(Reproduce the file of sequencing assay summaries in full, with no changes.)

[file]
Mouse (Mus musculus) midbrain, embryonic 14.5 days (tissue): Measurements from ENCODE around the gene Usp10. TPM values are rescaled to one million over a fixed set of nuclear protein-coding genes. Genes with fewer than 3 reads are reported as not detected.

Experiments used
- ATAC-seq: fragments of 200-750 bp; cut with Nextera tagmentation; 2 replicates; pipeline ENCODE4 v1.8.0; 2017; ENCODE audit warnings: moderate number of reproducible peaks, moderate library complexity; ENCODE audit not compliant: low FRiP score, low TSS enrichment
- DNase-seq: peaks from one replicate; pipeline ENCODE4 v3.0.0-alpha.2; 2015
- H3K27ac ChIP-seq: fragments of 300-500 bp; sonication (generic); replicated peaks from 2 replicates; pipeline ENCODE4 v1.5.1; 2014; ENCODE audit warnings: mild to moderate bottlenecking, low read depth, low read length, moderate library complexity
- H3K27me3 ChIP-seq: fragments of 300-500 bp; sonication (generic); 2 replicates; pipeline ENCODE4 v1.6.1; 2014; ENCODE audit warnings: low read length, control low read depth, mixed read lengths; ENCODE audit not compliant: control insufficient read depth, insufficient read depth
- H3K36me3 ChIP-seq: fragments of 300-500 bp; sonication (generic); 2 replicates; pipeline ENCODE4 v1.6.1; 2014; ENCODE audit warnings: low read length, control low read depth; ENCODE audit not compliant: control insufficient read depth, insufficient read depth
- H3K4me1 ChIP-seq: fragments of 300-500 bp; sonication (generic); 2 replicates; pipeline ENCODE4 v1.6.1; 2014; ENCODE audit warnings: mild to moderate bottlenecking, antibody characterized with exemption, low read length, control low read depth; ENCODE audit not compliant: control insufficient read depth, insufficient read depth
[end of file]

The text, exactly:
Mouse (Mus musculus) midbrain, embryonic 14.5 days (tissue): Measurements from ENCODE around the gene Usp10. TPM values are rescaled to one million over a fixed set of nuclear protein-coding genes. Genes with fewer than 3 reads are reported as not detected.

Experiments used
- ATAC-seq: fragments of 200-750 bp; cut with Nextera tagmentation; 2 replicates; pipeline ENCODE4 v1.8.0; 2017; ENCODE audit warnings: moderate number of reproducible peaks, moderate library complexity; ENCODE audit not compliant: low FRiP score, low TSS enrichment
- DNase-seq: peaks from one replicate; pipeline ENCODE4 v3.0.0-alpha.2; 2015
- H3K27ac ChIP-seq: fragments of 300-500 bp; sonication (generic); replicated peaks from 2 replicates; pipeline ENCODE4 v1.5.1; 2014; ENCODE audit warnings: mild to moderate bottlenecking, low read depth, low read length, moderate library complexity
- H3K27me3 ChIP-seq: fragments of 300-500 bp; sonication (generic); 2 replicates; pipeline ENCODE4 v1.6.1; 2014; ENCODE audit warnings: low read length, control low read depth, mixed read lengths; ENCODE audit not compliant: control insufficient read depth, insufficient read depth
- H3K36me3 ChIP-seq: fragments of 300-500 bp; sonication (generic); 2 replicates; pipeline ENCODE4 v1.6.1; 2014; ENCODE audit warnings: low read length, control low read depth; ENCODE audit not compliant: control insufficient read depth, insufficient read depth
- H3K4me1 ChIP-seq: fragments of 300-500 bp; sonication (generic); 2 replicates; pipeline ENCODE4 v1.6.1; 2014; ENCODE audit warnings: mild to moderate bottlenecking, antibody characterized with exemption, low read length, control low read depth; ENCODE audit not compliant: control insufficient read depth, insufficient read depth